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  • A clinical history of a menstrual cycle pattern outside the normal parameters.

  • The normal menstrual cycle is generally 21–35 days in length with a menstrual flow lasting 2–7 days and a total menstrual blood loss of 20–60 mL.


Abnormal bleeding affects ≤30% of women at some time during their lives. Common terminology and the bleeding patterns associated with each term are listed in Table 34-1. ACOG recently adopted a classification system known by the acronym PALM–COEIN (polyp, adenomyosis, leiomyoma, malignancy and hyperplasia, coagulopathy, ovulatory dysfunction, endometrial, iatrogenic, and not yet classified). The recommendation of ACOG is to classify abnormal uterine bleeding (AUB) as heavy menstrual bleeding (HMB) or intermenstrual bleeding (IMB) in addition to a letter denoting the cause in order to achieve uniformity in nomenclature and eliminate the terminology of dysfunctional uterine bleeding (DUB).

Table 34–1.Patterns of vaginal bleeding.
Committee on Practice Bulletins—Gynecology. Diagnosis of abnormal uterine bleeding in reproductive-aged women. Obstet Gynecol. 2012;120(1):197–206.
[PubMed: 22914421]


A. Symptoms and Signs

1. History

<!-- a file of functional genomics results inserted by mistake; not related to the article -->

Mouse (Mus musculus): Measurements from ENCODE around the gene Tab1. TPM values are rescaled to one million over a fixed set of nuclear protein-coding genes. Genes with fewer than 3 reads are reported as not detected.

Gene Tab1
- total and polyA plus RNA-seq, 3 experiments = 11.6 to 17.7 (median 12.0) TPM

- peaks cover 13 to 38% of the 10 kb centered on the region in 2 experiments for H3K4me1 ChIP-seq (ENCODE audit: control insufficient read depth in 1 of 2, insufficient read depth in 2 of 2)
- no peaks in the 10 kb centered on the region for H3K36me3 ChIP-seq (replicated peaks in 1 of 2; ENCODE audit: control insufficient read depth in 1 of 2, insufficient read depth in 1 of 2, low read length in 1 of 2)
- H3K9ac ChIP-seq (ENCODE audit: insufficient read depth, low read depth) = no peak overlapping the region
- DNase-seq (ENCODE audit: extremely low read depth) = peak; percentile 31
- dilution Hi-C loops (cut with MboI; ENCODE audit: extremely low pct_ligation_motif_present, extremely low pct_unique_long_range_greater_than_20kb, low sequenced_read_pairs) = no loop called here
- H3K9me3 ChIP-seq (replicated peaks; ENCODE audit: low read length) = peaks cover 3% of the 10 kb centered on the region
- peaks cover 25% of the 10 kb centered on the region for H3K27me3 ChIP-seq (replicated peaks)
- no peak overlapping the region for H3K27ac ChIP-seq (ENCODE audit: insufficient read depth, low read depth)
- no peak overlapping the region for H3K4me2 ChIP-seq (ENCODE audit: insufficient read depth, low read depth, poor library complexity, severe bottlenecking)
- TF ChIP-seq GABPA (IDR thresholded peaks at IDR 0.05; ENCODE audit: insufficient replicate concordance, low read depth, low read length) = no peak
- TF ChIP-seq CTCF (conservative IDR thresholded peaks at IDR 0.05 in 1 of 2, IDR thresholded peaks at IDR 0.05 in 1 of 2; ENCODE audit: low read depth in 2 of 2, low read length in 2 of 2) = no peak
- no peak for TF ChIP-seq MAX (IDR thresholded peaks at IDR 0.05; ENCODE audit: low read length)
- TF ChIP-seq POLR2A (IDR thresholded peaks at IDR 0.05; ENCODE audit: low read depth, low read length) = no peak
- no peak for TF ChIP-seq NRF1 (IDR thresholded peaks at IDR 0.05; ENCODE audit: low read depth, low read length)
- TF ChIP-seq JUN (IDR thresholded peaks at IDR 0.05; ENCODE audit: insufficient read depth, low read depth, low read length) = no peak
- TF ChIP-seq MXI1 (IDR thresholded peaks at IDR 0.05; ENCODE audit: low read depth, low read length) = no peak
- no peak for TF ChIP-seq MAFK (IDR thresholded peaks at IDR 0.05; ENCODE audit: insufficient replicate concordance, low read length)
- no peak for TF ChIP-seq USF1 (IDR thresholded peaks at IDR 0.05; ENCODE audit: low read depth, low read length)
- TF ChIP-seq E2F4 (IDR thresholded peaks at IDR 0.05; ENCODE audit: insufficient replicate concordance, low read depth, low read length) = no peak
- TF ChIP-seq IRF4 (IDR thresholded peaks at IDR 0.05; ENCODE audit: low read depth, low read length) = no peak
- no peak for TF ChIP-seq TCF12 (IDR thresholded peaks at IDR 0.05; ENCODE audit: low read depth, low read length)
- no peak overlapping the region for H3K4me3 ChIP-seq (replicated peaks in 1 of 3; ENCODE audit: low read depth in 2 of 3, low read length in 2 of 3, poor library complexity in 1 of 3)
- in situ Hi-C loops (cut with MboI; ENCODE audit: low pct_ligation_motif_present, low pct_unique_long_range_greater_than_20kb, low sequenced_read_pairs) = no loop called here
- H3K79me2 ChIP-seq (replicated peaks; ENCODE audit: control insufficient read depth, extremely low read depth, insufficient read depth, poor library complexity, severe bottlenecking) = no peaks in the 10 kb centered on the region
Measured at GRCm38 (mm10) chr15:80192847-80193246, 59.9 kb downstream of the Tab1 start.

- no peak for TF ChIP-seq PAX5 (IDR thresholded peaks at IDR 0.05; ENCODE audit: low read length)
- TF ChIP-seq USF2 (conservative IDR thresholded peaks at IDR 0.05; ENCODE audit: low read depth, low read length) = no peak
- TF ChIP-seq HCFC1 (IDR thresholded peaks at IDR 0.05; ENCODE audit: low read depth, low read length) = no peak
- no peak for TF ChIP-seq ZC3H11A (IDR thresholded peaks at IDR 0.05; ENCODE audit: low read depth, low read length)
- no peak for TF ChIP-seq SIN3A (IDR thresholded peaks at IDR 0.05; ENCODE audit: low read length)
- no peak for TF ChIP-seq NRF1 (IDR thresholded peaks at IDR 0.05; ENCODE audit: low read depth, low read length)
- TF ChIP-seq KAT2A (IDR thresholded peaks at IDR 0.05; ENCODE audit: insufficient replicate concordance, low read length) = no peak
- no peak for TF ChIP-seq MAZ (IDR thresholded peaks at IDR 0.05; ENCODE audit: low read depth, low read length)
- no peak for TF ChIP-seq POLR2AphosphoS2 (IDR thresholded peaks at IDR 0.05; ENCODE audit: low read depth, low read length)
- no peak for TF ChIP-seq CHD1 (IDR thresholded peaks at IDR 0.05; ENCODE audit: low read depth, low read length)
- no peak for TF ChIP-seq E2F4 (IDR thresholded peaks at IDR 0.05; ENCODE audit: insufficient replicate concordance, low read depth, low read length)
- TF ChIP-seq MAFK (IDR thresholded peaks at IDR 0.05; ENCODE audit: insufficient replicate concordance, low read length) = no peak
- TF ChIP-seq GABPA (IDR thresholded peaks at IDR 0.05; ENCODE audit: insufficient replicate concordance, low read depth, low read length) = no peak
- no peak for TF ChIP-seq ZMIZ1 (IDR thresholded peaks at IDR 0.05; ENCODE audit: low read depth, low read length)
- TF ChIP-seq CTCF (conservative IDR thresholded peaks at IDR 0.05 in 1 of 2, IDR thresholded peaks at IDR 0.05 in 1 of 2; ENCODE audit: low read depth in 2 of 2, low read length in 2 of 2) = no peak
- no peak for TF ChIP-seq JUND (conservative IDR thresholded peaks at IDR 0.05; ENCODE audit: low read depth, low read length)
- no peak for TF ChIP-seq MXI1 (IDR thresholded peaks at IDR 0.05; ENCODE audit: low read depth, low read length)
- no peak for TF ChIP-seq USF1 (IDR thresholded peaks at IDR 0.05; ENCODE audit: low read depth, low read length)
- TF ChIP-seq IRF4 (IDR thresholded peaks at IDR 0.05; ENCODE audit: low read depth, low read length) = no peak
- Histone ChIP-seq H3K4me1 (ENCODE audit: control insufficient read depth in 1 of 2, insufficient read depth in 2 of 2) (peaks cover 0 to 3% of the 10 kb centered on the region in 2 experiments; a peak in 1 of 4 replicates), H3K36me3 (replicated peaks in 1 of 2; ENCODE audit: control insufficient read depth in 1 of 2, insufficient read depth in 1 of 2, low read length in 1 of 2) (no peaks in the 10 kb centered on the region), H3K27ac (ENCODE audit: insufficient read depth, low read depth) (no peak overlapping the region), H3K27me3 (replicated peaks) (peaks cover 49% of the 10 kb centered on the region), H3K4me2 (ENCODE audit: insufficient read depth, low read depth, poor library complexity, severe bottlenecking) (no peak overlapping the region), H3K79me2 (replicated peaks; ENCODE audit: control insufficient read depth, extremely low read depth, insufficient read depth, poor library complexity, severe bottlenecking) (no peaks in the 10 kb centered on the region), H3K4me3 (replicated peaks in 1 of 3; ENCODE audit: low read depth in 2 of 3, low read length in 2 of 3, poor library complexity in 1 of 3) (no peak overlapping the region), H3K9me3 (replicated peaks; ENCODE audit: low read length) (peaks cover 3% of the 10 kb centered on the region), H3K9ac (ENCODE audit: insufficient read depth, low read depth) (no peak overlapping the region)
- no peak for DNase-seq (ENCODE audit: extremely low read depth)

The physician should try to establish whether the patient’s pattern is cyclic or anovulatory. If the patient menstruates every 21–35 days, her cycle is consistent with an ovulatory pattern of bleeding. To confirm ovulation, patients can check their basal body temperature, cervical mucus, and luteinizing hormone (LH) levels. Basal body temperature can be checked using a basal body temperature thermometer, which allows for a precise measurement of the patient’s temperature within a narrower range than a standard thermometer. After ovulation the ovary secretes an increased amount of progesterone, causing an increase in temperature of approximately 0.5°F over the baseline temperature in the follicular phase. The luteal phase is often accompanied by an elevation of temperature that lasts 10 days. Patients can also be taught to check the consistency of their cervical mucus, watching for a change from the sticky, whitish cervical mucus of the follicular phase to the clear, stretching mucus of ovulation. Finally, the patient can use an enzyme-linked immunosorbent assay (ELISA) testing kit to check for the elevation of LH over baseline that occurs with ovulation. The patient should be asked to describe the current vaginal bleeding in terms of onset, frequency, duration, and severity. Age, parity, sexual history, previous gynecological disease, and obstetrical history will further assist the physician in focusing the evaluation of the women with vaginal bleeding. The physician should ask about medications, including contraceptives, prescription medications, and over-the-counter (OTC) medications ...

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